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Here $DSPACE(\log(n))$ is the family of algorithms for which there exists a deterministic Turing machine using $O(\log(n))$ space.

On the other hand $NSPACE(\log(n))$ is the family of algorithms for which there exists a non-deterministic machine using $O(\log(n))$ on all the possible path it could explore.

I understand that $DSPACE(\log(n)) \subset NSPACE(\log(n))$ because a Turing machine is just a special case of a non-deterministic one. Although, it seems to be that the fact $NSPACE$ considers all the possible path of a non-deterministic machine makes it a way stronger condition which would lead to $NSPACE(\log(n)) \subset DSPACE(\log(n))$.

Although, to the best of my knowledge $L = NL$ is an open problem which I surely did not crack just there.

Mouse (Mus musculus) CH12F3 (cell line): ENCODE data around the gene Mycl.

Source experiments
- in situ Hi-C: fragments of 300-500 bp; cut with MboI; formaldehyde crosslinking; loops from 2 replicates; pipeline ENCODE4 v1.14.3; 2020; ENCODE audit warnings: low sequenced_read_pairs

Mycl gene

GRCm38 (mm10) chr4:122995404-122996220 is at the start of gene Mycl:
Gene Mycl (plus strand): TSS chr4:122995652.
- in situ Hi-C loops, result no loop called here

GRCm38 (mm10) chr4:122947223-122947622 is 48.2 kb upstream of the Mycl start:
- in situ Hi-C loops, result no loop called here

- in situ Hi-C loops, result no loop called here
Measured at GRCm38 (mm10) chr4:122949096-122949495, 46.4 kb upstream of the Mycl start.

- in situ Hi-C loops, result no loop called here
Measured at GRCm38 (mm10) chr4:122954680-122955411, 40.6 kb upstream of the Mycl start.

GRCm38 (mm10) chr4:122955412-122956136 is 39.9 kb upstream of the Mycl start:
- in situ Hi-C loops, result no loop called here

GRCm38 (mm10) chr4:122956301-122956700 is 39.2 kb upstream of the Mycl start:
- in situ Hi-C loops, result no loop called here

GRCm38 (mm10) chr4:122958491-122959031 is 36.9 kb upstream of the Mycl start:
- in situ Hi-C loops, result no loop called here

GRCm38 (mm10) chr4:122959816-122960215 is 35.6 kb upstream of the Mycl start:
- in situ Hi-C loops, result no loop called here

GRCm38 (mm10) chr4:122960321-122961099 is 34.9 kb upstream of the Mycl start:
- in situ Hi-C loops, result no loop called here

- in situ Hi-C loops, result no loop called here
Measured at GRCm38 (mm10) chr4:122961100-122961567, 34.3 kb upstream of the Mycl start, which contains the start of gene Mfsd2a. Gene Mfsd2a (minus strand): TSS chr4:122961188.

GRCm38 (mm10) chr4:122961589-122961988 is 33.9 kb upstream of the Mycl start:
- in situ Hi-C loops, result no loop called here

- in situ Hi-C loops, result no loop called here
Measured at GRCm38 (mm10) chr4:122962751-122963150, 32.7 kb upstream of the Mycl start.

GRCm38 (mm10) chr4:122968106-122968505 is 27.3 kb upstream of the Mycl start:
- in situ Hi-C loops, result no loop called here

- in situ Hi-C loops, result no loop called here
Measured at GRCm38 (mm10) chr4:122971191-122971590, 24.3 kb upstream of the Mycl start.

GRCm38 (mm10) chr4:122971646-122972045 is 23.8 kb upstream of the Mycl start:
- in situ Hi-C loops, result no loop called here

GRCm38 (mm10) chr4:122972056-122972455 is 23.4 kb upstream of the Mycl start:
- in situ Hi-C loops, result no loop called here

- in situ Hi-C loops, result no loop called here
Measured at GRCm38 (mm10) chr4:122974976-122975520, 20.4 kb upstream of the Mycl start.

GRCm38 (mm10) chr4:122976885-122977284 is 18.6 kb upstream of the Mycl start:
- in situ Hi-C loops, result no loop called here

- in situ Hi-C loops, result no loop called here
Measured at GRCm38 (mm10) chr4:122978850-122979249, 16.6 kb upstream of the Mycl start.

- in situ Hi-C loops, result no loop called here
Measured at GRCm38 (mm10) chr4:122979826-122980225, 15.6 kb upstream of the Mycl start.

Why is my reasonning wrong and what would be a good counterexample?

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  • $\begingroup$ I don’t understand your reasoning. Given an NL machine, how do you construct an equivalent L machine? $\endgroup$ – Yuval Filmus Nov 3 '19 at 22:23
  • $\begingroup$ My reasonning is clearly incomplete and just writing the question is slowly briging me some insight. My intuition was that if I have an NL machine such that each path uses O(log(n)) space, then it must be that the problem is simple enough to use O(log(n)) space deterministically. I think I see that using the NL machine to go through all paths is not feasible since you have to count the path and there are exponentially many, which requires a O(n) sized counter. Up to that point, is that correct? $\endgroup$ – Olivier Melançon Nov 3 '19 at 22:32

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